Stalking the Subject

Modernism and the Animal

Carrie Rohman

Columbia University Press

Stalking the Subject

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Pub Date: November 2008

ISBN: 9780231145077

208 Pages

Format: Paperback

List Price: $33.00£27.95

Pub Date: November 2008

ISBN: 9780231145060

208 Pages

Format: Hardcover

List Price: $100.00£83.95

Pub Date: November 2008

ISBN: 9780231518567

208 Pages

Format: E-book

List Price: $32.99£27.95

Stalking the Subject

Modernism and the Animal

Carrie Rohman

Columbia University Press

Human and animal subjectivity converge in a historically unprecedented way within modernism, as evolutionary theory, imperialism, antirationalism, and psychoanalysis all grapple with the place of the human in relation to the animal. Drawing on the thought of Jacques Derrida and Georges Bataille, Carrie Rohman outlines the complex philosophical and ethical stakes involved in theorizing the animal in humanism, including the difficulty in determining an ontological place for the animal, the question of animal consciousness and language, and the paradoxical status of the human as both a primate body and a "human" mind abstracting itself from the physical and material world. Rohman then turns to the work of Joseph Conrad, D. H. Lawrence, H. G. Wells, and Djuna Barnes, authors who were deeply invested in the relationship between animality and identity. The Island of Dr. Moreau embodies a Darwinian nightmare of the evolutionary continuum; The Croquet Player thematizes the dialectic between evolutionary theory and psychoanalysis; and Women in Love, St. Mawr, and Nightwood all refuse to project animality onto others, inverting the traditional humanist position by valuing animal consciousness. A novel treatment of the animal in literature, Stalking the Subject provides vital perspective on modernism's most compelling intellectual and philosophical issues.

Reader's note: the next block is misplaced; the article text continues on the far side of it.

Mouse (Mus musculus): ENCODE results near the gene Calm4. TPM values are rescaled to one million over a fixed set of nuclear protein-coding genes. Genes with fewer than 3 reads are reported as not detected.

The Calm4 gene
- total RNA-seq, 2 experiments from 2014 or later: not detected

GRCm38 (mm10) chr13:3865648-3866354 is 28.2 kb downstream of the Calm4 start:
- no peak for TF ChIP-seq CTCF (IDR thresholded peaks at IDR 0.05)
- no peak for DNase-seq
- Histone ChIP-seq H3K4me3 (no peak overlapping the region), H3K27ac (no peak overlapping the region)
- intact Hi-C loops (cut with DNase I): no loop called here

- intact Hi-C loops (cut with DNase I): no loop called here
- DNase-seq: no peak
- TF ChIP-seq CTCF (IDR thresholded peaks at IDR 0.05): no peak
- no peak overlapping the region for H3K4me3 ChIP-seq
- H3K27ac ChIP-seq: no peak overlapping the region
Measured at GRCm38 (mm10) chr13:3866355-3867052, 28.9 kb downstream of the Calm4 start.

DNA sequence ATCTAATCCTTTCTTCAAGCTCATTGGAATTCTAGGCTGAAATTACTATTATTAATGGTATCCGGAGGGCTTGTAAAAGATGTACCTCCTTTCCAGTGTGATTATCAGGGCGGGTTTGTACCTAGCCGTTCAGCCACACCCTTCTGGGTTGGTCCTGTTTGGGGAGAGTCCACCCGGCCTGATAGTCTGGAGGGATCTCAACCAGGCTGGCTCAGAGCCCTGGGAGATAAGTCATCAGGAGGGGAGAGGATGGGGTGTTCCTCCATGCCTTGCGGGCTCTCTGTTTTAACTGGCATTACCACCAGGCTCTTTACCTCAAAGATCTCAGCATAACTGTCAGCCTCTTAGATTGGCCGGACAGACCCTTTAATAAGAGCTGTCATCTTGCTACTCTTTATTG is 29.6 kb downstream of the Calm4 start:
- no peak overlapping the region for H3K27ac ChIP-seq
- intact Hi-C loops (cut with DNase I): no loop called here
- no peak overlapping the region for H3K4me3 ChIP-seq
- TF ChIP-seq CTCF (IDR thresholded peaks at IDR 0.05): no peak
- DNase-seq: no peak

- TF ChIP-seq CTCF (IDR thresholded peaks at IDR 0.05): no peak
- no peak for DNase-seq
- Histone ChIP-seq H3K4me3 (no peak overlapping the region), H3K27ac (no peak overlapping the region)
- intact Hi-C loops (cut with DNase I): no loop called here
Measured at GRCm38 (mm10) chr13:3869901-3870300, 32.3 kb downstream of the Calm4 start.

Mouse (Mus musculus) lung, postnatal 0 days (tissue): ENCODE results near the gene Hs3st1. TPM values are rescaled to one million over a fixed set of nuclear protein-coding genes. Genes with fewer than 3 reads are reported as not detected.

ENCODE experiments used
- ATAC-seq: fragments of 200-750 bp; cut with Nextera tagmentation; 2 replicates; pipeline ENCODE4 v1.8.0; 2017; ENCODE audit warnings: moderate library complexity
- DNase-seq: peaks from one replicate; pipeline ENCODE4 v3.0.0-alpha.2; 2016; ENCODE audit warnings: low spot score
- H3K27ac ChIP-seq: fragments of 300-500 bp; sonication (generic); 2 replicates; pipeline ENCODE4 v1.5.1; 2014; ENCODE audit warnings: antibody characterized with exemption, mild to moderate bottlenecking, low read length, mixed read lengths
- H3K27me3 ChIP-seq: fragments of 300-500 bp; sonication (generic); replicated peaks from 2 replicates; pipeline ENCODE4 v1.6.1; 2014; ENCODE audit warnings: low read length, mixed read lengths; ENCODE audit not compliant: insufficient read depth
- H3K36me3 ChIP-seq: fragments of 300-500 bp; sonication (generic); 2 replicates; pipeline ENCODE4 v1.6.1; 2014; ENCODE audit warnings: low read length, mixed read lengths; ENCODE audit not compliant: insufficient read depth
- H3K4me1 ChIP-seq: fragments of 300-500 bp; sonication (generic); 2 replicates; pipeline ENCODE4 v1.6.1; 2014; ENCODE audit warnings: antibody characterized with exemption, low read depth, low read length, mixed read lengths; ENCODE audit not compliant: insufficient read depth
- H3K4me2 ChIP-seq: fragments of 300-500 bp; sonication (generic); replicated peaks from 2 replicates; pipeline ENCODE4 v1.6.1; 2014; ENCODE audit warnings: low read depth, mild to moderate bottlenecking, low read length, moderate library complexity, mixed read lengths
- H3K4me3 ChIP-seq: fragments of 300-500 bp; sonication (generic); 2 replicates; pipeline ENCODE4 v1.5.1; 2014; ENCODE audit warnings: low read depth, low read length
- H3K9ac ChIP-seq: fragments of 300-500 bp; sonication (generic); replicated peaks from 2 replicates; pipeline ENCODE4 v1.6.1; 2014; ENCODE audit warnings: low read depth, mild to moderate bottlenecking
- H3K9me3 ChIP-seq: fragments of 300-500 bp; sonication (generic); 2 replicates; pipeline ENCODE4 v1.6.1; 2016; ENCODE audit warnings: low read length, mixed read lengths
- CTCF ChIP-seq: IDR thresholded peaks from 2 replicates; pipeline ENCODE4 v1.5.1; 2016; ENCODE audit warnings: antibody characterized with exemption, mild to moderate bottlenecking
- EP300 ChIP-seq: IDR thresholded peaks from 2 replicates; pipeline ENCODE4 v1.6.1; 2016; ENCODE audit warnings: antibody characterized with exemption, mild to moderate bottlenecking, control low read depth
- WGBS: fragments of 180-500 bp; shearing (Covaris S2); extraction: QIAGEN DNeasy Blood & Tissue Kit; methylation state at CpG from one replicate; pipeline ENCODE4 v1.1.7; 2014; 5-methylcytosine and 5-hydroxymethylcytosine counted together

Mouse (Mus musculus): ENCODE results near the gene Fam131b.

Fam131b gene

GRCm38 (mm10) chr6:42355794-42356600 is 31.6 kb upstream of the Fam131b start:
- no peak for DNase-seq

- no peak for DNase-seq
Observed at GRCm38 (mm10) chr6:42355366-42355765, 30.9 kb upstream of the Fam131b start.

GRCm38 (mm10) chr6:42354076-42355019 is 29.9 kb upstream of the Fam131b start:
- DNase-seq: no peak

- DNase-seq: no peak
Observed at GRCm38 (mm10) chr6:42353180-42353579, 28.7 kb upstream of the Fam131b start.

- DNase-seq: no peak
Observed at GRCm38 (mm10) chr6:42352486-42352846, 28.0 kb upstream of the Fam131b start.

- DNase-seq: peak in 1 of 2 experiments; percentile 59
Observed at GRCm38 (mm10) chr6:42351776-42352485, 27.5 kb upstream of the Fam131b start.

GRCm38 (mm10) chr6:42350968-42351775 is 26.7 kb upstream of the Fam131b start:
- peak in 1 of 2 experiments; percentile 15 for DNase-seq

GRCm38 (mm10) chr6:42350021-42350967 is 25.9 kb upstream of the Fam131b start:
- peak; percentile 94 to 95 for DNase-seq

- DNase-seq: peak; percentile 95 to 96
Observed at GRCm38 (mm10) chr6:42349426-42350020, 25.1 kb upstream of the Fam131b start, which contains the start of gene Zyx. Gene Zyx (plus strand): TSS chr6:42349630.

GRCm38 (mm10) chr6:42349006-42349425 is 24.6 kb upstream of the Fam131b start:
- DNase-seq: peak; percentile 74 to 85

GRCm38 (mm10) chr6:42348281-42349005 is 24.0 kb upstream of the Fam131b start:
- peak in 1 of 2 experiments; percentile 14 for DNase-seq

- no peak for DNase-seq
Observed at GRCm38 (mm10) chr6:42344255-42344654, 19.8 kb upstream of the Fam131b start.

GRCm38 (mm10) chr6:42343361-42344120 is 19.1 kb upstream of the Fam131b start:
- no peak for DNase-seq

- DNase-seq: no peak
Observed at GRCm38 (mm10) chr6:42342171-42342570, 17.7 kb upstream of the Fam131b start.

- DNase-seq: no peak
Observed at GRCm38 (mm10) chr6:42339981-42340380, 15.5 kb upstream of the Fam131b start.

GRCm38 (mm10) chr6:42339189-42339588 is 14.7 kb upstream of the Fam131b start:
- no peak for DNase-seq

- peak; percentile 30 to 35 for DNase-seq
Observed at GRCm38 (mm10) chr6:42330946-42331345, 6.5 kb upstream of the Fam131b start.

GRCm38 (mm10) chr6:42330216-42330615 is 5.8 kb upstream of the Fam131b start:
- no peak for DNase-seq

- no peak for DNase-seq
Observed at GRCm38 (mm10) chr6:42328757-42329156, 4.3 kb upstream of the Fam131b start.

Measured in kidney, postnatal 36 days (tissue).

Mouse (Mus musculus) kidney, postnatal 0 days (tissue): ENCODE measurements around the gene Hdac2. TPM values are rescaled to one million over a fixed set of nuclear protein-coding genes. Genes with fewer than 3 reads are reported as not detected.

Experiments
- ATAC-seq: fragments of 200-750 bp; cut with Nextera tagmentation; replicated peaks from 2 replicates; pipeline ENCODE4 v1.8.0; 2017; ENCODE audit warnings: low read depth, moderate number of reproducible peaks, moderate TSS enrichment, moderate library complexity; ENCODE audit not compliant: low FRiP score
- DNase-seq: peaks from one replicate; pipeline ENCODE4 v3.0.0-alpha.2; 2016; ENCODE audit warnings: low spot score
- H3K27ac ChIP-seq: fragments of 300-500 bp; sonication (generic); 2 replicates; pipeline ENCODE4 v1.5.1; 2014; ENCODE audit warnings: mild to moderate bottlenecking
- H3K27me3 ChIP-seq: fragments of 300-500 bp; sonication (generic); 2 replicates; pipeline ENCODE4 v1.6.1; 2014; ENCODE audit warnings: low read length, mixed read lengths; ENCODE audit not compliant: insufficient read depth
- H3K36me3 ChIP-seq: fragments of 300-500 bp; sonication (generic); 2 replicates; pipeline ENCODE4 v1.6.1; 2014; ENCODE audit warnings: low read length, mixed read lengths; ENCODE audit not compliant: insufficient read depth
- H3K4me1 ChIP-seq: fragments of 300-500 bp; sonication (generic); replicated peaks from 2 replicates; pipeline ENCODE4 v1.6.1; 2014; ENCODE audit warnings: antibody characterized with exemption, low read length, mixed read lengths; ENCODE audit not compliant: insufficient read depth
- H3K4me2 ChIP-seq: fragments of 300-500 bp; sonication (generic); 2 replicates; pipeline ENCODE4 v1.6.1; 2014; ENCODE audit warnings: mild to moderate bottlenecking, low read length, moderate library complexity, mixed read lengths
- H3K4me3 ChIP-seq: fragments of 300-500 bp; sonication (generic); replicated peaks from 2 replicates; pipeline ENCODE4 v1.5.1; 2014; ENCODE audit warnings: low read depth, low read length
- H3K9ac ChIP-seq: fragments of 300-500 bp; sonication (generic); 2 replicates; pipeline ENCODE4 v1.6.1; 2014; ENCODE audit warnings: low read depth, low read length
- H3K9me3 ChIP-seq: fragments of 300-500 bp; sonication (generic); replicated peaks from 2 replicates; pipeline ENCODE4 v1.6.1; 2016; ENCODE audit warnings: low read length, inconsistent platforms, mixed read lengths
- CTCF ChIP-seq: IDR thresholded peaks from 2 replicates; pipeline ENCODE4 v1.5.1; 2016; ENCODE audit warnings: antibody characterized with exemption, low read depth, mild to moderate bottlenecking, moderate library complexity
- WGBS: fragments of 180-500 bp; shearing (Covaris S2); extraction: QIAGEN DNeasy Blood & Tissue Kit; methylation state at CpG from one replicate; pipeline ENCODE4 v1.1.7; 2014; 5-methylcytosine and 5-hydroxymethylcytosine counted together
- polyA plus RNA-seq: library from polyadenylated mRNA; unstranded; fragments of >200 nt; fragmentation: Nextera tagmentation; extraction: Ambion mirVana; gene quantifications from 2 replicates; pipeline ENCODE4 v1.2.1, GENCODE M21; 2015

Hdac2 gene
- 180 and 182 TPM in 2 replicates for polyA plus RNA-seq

Accessible to any determined reader due to [Rohman's] engaging, clear writing style and her compelling critical readings of specific modernist texts. Choice
It is a clear, demanding, and brilliantly executed piece of work, which ethicists should not dismiss out of any bias against literary readings. One of the book's many strong points is in deepening our grasp of the task to embrace reflection on the ethical subject and the tangled lines that link it to a nonhuman inheritance. Steven Shakespeare, Journal of Animal Ethics
Acknowledgments
1. The Animal Among Others
2. Imperialism and Disavowal
3. Facing the Animal
4. Recuperating the Animal
5. Revising the Human
Conclusion: Animal Studies, Ethics, and the Humanities
Notes
Works Cited
Index

About the Author

Carrie Rohman is assistant professor of English at Lafayette College in Easton, Pennsylvania.